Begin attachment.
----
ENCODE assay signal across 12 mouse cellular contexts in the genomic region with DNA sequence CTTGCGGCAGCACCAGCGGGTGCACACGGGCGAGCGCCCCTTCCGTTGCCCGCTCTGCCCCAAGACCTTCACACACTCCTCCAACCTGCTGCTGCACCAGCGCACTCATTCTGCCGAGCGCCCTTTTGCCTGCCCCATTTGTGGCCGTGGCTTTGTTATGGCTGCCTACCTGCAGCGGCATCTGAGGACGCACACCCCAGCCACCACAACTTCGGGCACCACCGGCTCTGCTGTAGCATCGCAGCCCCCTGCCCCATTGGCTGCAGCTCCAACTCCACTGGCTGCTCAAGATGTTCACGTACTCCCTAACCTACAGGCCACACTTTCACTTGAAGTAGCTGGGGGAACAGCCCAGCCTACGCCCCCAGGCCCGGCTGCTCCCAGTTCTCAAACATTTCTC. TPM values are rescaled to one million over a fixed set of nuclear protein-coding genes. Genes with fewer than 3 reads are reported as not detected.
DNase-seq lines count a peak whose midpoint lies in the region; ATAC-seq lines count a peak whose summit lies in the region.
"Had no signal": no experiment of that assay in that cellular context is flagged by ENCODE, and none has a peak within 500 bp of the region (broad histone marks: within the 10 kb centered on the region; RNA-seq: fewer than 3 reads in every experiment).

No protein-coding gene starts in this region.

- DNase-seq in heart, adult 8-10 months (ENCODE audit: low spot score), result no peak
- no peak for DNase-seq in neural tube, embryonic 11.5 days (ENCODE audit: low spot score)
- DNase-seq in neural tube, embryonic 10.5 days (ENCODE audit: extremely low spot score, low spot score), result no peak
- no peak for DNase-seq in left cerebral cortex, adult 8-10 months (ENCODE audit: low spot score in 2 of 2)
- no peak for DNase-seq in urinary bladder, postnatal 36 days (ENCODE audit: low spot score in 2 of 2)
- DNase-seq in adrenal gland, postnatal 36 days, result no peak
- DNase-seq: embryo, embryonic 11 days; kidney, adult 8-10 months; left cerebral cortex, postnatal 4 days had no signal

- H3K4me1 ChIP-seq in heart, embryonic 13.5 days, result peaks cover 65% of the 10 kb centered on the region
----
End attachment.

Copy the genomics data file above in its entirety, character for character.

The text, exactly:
ENCODE assay signal across 12 mouse cellular contexts in the genomic region with DNA sequence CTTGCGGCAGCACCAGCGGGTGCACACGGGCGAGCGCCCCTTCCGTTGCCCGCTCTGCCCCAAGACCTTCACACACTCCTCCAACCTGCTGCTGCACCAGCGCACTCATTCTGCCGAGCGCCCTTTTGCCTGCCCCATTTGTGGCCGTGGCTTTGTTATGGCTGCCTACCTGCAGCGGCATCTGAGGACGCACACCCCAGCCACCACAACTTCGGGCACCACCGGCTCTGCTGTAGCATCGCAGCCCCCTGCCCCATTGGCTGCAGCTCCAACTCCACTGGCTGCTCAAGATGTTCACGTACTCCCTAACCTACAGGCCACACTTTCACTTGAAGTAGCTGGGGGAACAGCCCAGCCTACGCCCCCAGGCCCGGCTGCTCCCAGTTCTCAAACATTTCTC. TPM values are rescaled to one million over a fixed set of nuclear protein-coding genes. Genes with fewer than 3 reads are reported as not detected.
DNase-seq lines count a peak whose midpoint lies in the region; ATAC-seq lines count a peak whose summit lies in the region.
"Had no signal": no experiment of that assay in that cellular context is flagged by ENCODE, and none has a peak within 500 bp of the region (broad histone marks: within the 10 kb centered on the region; RNA-seq: fewer than 3 reads in every experiment).

No protein-coding gene starts in this region.

- DNase-seq in heart, adult 8-10 months (ENCODE audit: low spot score), result no peak
- no peak for DNase-seq in neural tube, embryonic 11.5 days (ENCODE audit: low spot score)
- DNase-seq in neural tube, embryonic 10.5 days (ENCODE audit: extremely low spot score, low spot score), result no peak
- no peak for DNase-seq in left cerebral cortex, adult 8-10 months (ENCODE audit: low spot score in 2 of 2)
- no peak for DNase-seq in urinary bladder, postnatal 36 days (ENCODE audit: low spot score in 2 of 2)
- DNase-seq in adrenal gland, postnatal 36 days, result no peak
- DNase-seq: embryo, embryonic 11 days; kidney, adult 8-10 months; left cerebral cortex, postnatal 4 days had no signal

- H3K4me1 ChIP-seq in heart, embryonic 13.5 days, result peaks cover 65% of the 10 kb centered on the region